On Terrorism & Refugees

In response to the terrorist attacks in Paris many are calling for the United States to halt its plan to accept Syrian refugees within our borders. The concern is that scattered among the refugees will be radicalized terrorists who will carry out similar style attacks here on our soil. They will come under the guise of needing a safe place and will instead rob us of any sense of peace we may have.

This is a legitimate concern. I get that. I wrestle with it.

I don’t want to have to fear for my children’s lives anytime we go out in public. I don’t want to be looking over my shoulder anytime there is a loud noise. I don’t want my kids to live in a world that robs them of their blissful innocence.

And yet, I am opposed to any rejection of Syrian refugees. “Bring them in,” I say.

The things I want for my children are the very same things the Syrian people want for theirs. And the things I don’t want for my children are the very things that they have been living with for far too long. Their fears and worries are much more tangible than mine. They lack food and water, healthcare, education, shelter, and any semblance of stability in their life. They are more likely to be enslaved, abused, and suffer violence in the midst of their displacement. Did I mention that they are on the run from the very people we condemn in these brutal attacks?

In the past days many have been calling for the U.S. to turn them away. In doing so we are leaving them without homes, without opportunity, and without much hope. All because we are afraid.

This is a problem for me. My need to feel secure is not more important than their needs of dignity and basic care and welfare. My desire to enjoy a movie without threat of violence is not more important that a person’s need to be educated and warm and well fed.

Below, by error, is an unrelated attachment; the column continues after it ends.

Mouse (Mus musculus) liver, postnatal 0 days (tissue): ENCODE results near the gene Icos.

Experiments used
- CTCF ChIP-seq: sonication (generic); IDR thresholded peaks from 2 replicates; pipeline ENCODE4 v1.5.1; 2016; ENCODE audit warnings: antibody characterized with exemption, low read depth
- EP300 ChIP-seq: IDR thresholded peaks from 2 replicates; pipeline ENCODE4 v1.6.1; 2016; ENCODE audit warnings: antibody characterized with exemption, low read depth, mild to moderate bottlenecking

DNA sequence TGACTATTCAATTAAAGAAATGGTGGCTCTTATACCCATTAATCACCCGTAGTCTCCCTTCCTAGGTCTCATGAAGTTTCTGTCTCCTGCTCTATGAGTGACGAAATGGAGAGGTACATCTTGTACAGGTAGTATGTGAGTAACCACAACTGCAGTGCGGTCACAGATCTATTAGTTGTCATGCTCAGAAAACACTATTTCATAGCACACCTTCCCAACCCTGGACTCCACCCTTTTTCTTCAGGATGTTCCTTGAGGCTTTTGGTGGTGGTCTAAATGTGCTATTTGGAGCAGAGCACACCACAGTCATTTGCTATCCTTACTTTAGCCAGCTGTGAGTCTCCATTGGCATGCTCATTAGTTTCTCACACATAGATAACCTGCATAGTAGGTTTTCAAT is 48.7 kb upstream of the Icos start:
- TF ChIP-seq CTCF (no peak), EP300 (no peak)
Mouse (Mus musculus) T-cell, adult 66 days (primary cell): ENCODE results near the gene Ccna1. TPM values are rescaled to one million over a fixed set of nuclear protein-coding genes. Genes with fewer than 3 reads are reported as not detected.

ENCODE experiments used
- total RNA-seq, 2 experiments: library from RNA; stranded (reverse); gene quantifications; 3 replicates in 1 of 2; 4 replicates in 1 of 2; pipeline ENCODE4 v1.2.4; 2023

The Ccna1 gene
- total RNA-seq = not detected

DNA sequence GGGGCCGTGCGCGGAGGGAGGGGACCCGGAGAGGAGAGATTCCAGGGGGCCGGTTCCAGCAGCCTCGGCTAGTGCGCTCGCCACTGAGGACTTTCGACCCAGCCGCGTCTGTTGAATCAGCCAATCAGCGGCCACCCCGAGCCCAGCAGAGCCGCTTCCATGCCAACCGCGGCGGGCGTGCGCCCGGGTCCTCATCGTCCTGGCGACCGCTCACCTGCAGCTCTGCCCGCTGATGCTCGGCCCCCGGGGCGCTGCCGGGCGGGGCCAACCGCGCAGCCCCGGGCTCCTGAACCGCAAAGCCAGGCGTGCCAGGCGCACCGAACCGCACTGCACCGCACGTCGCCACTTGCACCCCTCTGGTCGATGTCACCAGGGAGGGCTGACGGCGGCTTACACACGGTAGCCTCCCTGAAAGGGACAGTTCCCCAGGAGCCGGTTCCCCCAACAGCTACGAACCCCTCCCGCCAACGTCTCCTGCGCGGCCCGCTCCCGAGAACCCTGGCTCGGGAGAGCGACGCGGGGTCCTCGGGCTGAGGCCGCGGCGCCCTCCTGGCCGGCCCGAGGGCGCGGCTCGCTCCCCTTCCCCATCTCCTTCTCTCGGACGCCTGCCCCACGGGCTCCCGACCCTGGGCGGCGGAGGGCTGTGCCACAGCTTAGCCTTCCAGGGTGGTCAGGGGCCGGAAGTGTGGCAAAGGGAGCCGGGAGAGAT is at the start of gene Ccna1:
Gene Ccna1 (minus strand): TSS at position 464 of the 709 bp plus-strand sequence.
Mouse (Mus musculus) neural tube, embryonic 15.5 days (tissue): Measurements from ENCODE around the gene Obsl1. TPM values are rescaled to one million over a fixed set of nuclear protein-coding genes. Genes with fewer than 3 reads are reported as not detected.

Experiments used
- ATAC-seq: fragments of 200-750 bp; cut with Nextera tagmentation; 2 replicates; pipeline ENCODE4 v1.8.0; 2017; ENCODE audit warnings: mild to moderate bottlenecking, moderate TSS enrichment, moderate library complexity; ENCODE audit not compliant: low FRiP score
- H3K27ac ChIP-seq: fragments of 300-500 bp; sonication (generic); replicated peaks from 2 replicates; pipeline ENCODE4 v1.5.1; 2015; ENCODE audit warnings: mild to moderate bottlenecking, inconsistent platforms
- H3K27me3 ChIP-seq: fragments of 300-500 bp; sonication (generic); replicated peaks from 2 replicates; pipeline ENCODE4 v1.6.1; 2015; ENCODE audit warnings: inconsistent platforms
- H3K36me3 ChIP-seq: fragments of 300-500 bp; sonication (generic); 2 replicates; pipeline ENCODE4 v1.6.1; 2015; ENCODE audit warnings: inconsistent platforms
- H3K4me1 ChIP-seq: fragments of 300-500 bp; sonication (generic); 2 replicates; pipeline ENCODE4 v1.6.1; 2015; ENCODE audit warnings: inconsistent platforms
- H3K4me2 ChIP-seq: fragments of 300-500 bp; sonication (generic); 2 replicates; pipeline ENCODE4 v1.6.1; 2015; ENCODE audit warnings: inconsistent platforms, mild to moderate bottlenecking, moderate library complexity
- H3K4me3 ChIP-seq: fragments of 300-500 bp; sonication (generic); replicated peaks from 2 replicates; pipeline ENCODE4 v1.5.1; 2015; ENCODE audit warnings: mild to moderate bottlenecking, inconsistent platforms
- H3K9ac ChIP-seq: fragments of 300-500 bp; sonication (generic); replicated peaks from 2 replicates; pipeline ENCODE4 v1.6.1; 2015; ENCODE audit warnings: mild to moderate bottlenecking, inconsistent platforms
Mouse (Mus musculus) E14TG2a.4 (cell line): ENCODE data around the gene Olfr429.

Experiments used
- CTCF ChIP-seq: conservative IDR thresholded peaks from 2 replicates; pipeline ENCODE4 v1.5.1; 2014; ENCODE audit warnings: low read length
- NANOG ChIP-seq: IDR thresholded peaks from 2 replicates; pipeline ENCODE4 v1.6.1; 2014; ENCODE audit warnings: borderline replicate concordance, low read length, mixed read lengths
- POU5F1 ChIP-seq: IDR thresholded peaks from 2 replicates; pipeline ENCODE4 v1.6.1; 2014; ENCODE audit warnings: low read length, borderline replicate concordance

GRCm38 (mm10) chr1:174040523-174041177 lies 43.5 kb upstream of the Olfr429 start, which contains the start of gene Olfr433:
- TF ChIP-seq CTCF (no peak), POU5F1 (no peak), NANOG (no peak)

But what about our safety? What about us; our people?

We are all too aware of the fact that movie theaters and schools and shopping malls are not bastions of safety any longer. We have seen people from all different belief systems and all shades of color use violence to terrorize innocent people. Terrorism is not something only “they” are capable of.

As a Christian I no longer believe in the categories “us and them.” I believe Jesus came, in part, to erase the barriers we have established between people. Jesus came for all of us.

Some of our presidential candidates have suggested we accept only Christian refugees. I am not sure how one proves their faith to a government official, but I am sure that there is nothing Christian about closing a door on people in need simply because they believe differently than us. It may be the smart thing to do. It may be the safe thing to do. But it is certainly not the Christlike thing to do.

This is where my struggle lies. I want security and prosperity. I want to pursue life, liberty, and happiness without all this extra stuff to worry about. But I am a Christian before I am a citizen. My calling as a Christian is to pursue Jesus, not the American Dream.

When these things are opposed it is too easy for me to want to grab for my flag rather than my cross.

Are there evil people out there who want to bring harm to us? Yes, absolutely. Are we willing to let that stop us from reaching out to our global neighbors to help them in a time of crisis? I hope not.

That’s not who we are as a country. And it is certainly not who we are if we follow Jesus Christ.

I believe the best way to defeat bad guys is to be good guys. The best way to destroy radicalism is to show love. The best way to conquer fear is to be courageous.

Let’s declare war on the ideology that anyone who doesn’t think like us is the enemy. Let’s be a people who have open arms of hospitality. Even when it is easier, even when it is safer to hide behind our locked doors.

Let’s not bow to terror but defy it.

We will not be shaken and we will not cower in fear. We are stronger than those who would victimize others for their gain. We will stand together, as we always have, to receive people who need a place to rest, a place to call home. It is who we are at our core.

“Give me your tired, your poor/ Your huddled masses yearning to breathe free/ The wretched refuse of your teeming shore./ Send these, the homeless, tempest-tossed to me,/ I lift my lamp beside the golden door!”